Diffusion: movement of molecules from a higher to lower concentration (down a concentration gradient) until equilibrium is reached done by H2O, O2, CO2 increases entropy (high potential energy to low potential energy) temperature, pressure, electrical currents, and molecular size all affect diffusion rate

Fig. 5.6 Diffusion

Diffusion of a gas

Fig. 5.7 Gas exchange in lungs

5.3 Permeability of the Membrane  Diffusion and Osmosis, cont.

Osmosis: movement of water molecules across a selectively permeable membrane due to a concentration gradient water generally moves to dilute the more concentrated solution (from higher water concentration to lower) osmotic pressure is pressure that develops due to osmosis

Osmosis

5.3 Permeability of the Membrane  Diffusion and Osmosis, cont.


Isotonic solutions have the same solute concentrations as one another
Hypotonic solutions have a lower solute concentration than other solutions plant cells in hypotonic solutions swell (turgor pressure)
Hypertonic solutions have a higher solute concentration than other solutions

Osmosis demonstration

Osmosis

Hypotonic Solution: Less Solute 10% NaCl 90% H2O

2% NaCl 98% H2O

Hypertonic Solution: More Solute

Osmosis

Isotonic Solutions: Equal Solute Concentration

6% NaCl 94% H2O

6% NaCl 94% H2O

Osmosis in cells

RBC osmosis simulation

RBCs in different solutions

Osmosis summary

5.3 Permeability of the Membrane  Transport by Carrier Proteins


uses integral membrane proteins to transport material across membrane that couldnt normally cross
carrier protein: permease or gate
carries large or charged particles
each permease is specific for a particular substance

5.3 Permeability of the Membrane  Transport by Carrier Proteins, cont.

Facilitated Transport movement from high concentration to low through a carrier protein no cellular energy required reaches equilibrium example: glucose (polar)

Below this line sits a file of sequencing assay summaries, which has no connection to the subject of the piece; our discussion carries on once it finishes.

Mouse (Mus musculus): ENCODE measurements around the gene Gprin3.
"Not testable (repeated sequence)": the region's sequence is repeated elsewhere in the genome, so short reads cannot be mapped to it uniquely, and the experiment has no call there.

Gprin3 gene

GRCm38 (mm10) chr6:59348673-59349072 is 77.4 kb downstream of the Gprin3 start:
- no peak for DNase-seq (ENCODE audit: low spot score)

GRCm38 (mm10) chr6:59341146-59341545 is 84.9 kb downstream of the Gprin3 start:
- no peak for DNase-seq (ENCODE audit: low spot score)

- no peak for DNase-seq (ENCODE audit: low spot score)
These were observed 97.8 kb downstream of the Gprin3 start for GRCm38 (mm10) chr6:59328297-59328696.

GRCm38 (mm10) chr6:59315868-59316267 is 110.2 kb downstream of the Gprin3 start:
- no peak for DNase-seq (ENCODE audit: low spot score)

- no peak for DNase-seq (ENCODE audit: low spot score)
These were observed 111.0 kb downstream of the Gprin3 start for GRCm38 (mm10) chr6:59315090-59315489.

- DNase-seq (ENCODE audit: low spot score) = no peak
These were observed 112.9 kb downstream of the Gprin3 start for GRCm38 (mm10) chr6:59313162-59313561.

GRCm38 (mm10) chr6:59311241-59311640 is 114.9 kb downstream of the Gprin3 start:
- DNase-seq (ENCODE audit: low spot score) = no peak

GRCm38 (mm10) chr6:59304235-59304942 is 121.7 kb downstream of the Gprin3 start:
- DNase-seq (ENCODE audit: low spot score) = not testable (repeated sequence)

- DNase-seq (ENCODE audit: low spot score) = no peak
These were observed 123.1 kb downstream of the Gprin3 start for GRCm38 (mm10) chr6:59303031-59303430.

5.3 Permeability of the Membrane  Transport by Carrier Proteins, cont.

Active Transport movement from low concentration to high (against the concentration gradient) through a protein requires cellular energy (ATP) + + example: Na /K pump (sodiumpotassium pump)

Fig. 5.11 Sodium-potassium pump

5.3 Permeability of the Membrane  Vesicle Formation


used to obtain or release large particles or quantities
Exocytosis vesicle fuses with cell membrane and releases contents can be used to release digestive enzymes or hormones

Fig. 5.12 Exocytosis

Exocytosis animation

5.3 Permeability of the Membrane  Vesicle Formation, cont.

Endocytosis cell surrounds and engulfs material, forms a vesicle Phagocytosis: endocytosis of large material, such as a food particle or another cell


seen in amoeba and white blood cells

Pinocytosis: endocytosis of a liquid or very small particles




seen in RBCs, plant root cells

Fig. 5.13a Phagocytosis drawing

Fig. 5.13a Phagocytosis photograph

Phagocytosis animation

WBC attacking E. coli

Amoeba phagocytosis

Fig. 5.13b Pinocytosis drawing

Fig. 5.13b Pinocytosis photograph

Pinocytosis animation

5.3 Permeability of the Membrane  Vesicle Formation, cont.

Endocytosis, cont. Receptor-Mediated Endocytosis: uses receptor proteins bound to signal molecules (e.g., vitamins, hormones, or lipoproteins) to initiate endocytosis selective and more efficient

Fig. 5.13c Receptor-mediated

Fig. 5.13c Receptor-mediated

Transport review  Diffusion

Osmosis

Carrier Assisted Transport


Facilitated Transport
Active Transport

Vesicle Mediated Transport


Exocytosis
Endocytosis Phagocytosis Pinocytosis

Receptor-mediated endocytosis

Transport review

Fig. 5.14a Adhesion junction

Fig. 5.14b Tight junction

Fig. 5.14c Gap junction

Fig. 5.15 Extracellular matrix

5.4 Modification of Cell Surfaces  Plant Cell Walls


surround the plasma membrane
porous
Primary cell wall all plant cells have it contains cellulose fibrils contains pectins to allow the cell wall to stretch during growth noncellulose polysaccharides harden the wall when the cell is mature

5.4 Modification of Cell Surfaces  Plant Cell Walls


Middle lamella pectin-rich layer that serves as an adhesive between cells
Secondary cell wall can form inside primary cell wall contains more cellulose cellulose fibrils at right angles lignin for strength

Plant cell wall structure

5.4 Modification of Cell Surfaces  Plant Cell Walls

Plasmodesmata connect the cytoplasm of plant cells only allow water and small solutes to pass freely

Fig. 5.16 Plasmodesmata